was have a conversation.
08:07
You see, in Oklahoma City,
08:09
we weren't talking about obesity.
08:11
And so, on New Year's Eve of 2007,
08:14
I went to the zoo,
08:19
and I stood in front of the elephants,
08:21
and I said, "This city is going on a diet,
08:23
and we're going to lose a million pounds."
08:27
Well, that's when all hell broke loose.
08:31
(Laughter)
08:32
The national media
08:35
gravitated toward this story immediately,
08:37
and they really could have
gone with it one of two ways.
08:42
They could have said,
08:45
"This city is so fat
08:46
that the mayor had to put them on a diet."
08:48
But fortunately, the consensus was,
08:52
"Look, this is a problem in a lot of places.
08:54
This is a city that's wanting
to do something about it."
08:56
And so they started helping us
09:00
drive traffic to the website.
09:02
Now, the web address was
09:04
thiscityisgoingonadiet.com.
09:06
And I appeared on "The Ellen DeGeneres Show"
09:11
one weekday morning to talk about the initiative,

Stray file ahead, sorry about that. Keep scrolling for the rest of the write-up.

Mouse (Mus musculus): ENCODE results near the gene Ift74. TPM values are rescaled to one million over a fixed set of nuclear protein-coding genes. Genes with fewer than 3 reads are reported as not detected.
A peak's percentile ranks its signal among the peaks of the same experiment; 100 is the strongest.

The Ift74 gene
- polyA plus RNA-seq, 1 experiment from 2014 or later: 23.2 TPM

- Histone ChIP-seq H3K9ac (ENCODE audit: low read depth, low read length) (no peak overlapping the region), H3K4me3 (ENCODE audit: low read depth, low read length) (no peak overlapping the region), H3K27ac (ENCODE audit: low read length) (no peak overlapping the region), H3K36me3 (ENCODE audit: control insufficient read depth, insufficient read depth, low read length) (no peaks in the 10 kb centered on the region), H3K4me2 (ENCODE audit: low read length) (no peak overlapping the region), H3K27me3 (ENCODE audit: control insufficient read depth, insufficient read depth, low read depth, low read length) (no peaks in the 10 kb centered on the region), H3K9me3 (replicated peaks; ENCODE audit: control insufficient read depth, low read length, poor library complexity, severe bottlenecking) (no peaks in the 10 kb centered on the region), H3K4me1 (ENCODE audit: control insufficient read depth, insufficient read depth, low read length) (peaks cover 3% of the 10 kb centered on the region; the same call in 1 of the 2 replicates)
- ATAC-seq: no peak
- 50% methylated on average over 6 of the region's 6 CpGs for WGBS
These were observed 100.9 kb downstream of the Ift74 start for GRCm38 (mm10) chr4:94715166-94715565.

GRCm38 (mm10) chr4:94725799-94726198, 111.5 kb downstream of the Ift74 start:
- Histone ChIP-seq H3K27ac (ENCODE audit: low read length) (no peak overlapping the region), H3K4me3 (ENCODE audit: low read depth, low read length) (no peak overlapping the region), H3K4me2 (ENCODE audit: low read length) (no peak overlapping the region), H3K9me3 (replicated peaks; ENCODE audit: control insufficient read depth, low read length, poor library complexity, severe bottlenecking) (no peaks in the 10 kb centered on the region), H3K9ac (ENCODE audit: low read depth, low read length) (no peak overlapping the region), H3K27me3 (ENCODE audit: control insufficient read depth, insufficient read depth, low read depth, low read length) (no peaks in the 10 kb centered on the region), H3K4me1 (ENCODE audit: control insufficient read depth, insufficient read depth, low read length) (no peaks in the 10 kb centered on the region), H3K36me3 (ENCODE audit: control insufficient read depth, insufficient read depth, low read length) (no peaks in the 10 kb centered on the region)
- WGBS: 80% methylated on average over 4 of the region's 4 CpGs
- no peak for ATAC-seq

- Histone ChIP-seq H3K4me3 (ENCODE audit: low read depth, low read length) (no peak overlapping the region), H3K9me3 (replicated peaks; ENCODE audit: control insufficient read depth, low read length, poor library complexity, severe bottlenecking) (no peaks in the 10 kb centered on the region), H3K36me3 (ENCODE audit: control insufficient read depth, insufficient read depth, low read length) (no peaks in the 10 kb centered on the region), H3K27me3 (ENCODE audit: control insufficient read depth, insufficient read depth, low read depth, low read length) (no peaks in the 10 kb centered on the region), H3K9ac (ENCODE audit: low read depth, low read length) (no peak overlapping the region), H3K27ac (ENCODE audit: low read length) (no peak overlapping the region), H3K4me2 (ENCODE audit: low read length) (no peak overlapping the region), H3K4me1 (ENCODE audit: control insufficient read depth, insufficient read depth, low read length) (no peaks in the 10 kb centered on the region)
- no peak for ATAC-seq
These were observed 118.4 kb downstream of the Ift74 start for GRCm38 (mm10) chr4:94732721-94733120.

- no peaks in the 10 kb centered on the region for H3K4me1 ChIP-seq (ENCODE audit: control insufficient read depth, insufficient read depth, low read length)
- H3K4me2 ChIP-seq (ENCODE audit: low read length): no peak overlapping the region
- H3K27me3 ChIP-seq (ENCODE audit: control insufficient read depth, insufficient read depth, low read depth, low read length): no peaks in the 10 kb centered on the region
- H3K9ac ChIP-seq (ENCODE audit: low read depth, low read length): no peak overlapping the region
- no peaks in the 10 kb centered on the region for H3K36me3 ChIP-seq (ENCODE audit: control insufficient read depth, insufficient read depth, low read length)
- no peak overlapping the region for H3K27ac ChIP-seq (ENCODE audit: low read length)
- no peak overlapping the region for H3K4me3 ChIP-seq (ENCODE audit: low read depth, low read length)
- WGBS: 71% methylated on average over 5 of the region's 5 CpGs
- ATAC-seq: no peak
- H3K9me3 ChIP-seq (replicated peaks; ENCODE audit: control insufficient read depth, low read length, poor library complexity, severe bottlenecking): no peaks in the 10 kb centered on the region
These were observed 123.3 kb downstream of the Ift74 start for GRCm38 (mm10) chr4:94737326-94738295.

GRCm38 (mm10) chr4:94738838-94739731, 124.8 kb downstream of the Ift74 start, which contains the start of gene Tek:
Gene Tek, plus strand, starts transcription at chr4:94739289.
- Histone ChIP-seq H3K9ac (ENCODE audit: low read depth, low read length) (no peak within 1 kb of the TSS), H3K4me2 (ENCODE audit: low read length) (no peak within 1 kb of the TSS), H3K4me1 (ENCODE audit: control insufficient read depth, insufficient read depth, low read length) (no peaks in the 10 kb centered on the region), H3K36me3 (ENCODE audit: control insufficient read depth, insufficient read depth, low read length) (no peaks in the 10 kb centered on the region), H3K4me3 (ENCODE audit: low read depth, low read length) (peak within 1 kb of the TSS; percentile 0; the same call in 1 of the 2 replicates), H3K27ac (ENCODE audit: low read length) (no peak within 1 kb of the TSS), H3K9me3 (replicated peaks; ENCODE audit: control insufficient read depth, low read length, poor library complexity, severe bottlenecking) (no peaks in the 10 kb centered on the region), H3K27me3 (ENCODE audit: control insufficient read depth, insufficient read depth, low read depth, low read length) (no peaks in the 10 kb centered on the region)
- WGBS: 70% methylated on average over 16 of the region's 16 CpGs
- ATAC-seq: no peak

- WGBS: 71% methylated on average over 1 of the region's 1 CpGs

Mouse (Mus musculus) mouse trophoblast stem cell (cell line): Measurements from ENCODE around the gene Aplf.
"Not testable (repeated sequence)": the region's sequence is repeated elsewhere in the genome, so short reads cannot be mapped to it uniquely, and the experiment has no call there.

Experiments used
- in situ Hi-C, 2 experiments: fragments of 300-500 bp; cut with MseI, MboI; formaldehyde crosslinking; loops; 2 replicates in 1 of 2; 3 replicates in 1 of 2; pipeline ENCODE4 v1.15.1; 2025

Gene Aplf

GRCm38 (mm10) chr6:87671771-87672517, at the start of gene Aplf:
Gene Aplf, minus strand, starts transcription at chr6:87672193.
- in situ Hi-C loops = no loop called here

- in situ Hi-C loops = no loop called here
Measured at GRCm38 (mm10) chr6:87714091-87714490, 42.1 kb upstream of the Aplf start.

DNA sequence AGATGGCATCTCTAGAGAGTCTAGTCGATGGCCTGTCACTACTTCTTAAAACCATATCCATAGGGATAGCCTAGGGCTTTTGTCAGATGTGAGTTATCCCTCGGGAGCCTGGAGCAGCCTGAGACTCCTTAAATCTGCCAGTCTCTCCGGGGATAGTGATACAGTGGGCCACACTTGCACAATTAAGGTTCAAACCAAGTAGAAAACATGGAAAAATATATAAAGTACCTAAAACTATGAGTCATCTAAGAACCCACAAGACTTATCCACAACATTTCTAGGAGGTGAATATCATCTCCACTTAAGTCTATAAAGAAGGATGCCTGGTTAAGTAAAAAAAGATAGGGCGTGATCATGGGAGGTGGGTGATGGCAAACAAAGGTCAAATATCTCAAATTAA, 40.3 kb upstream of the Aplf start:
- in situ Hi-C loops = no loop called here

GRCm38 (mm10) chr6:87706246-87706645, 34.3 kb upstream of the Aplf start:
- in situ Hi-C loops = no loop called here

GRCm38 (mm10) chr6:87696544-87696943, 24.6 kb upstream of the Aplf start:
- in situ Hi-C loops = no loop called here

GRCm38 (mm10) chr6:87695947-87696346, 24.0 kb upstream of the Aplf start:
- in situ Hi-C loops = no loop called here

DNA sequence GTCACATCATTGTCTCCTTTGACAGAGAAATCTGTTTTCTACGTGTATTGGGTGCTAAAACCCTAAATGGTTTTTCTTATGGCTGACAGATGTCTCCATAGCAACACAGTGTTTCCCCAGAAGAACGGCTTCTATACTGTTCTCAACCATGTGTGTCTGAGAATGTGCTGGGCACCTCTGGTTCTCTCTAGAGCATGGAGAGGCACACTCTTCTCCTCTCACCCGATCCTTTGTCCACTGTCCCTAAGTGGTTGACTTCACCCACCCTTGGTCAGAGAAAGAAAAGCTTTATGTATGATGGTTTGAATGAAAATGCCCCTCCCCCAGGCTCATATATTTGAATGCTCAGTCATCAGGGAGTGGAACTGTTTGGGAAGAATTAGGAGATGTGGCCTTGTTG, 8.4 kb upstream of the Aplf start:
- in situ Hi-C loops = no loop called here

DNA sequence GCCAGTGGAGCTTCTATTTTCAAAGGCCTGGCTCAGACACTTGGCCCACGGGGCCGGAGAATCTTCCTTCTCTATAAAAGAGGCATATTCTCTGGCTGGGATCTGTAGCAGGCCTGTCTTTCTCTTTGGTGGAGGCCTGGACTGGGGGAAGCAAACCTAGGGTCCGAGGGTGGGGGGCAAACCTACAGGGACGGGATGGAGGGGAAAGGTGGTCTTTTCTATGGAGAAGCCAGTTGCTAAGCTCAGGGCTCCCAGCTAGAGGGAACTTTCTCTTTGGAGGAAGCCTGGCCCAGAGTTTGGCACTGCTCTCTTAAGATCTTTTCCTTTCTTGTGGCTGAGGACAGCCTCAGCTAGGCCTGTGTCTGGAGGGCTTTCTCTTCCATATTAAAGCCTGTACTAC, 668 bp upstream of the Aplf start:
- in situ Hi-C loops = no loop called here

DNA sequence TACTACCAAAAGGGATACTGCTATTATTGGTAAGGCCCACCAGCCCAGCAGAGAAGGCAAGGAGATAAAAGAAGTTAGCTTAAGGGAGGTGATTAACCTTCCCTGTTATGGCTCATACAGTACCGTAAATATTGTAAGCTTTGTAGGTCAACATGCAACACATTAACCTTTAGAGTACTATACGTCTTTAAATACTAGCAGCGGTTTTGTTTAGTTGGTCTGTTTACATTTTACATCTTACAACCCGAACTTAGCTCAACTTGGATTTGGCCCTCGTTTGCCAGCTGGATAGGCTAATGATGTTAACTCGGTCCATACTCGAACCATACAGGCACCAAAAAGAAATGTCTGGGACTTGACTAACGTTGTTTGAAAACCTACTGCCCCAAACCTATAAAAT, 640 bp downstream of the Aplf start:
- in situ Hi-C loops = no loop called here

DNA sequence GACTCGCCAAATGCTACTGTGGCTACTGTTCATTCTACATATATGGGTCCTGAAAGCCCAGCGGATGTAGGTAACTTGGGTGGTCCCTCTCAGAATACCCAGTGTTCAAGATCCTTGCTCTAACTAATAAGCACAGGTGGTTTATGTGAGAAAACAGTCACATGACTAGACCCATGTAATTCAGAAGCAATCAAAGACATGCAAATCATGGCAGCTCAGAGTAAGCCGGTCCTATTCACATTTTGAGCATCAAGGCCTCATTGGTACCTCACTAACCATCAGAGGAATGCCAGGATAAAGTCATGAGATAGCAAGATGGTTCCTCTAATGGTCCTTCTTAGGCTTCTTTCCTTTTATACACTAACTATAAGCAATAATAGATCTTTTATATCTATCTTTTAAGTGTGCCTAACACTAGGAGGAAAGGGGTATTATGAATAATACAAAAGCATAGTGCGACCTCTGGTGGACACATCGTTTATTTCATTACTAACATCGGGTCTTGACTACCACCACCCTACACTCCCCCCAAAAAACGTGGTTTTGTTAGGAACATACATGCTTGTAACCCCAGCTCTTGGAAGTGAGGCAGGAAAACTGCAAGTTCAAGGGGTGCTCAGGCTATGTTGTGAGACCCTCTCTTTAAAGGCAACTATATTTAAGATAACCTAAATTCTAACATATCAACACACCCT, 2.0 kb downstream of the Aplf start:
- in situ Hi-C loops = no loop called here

09:14
and on that day, 150,000 visits
09:18
were placed to our website.
09:21
People were signing up,
09:23
and so the pounds started to add up,
09:25
and the conversation that I thought
09:27
was so important to have was starting to take place.
09:29
It was taking place inside the homes,
09:33
mothers and fathers talking about it with their kids.
09:35
It was taking place in churches.
09:38
Churches were starting their own running groups
09:41
and their own support groups
09:43
for people who were dealing with obesity.
09:44
Suddenly, it was a topic worth discussing at schools
09:47
and in the workplace.
09:50
And the large companies, they typically have
09:52
wonderful wellness programs,
09:54
but the medium-sized companies
09:55
that typically fall between the cracks
on issues like this,
09:57
they started to get engaged and used our program
10:00
as a model for their own employees
10:03
to try and have contests to see
10:04
who might be able to deal with their obesity situation
10:06
in a way that could be proactively
beneficial to others.
10:10
And then came the next stage of the equation.
10:15
It was time to push what I called MAPS 3.
10:20
Now MAPS 3, like the other two programs,
10:24
had had an economic development motive behind it,
10:26
but along with the traditional
economic development tasks
10:29
like building a new convention center,
10:31
we added some health-related infrastructure
10:33
to the process.
10:36
We added a new central park, 70 acres in size,
10:38
to be right downtown in Oklahoma City.
10:41
We're building a downtown streetcar
10:43
to try and help the walkability formula
10:45
for people who choose to live in the inner city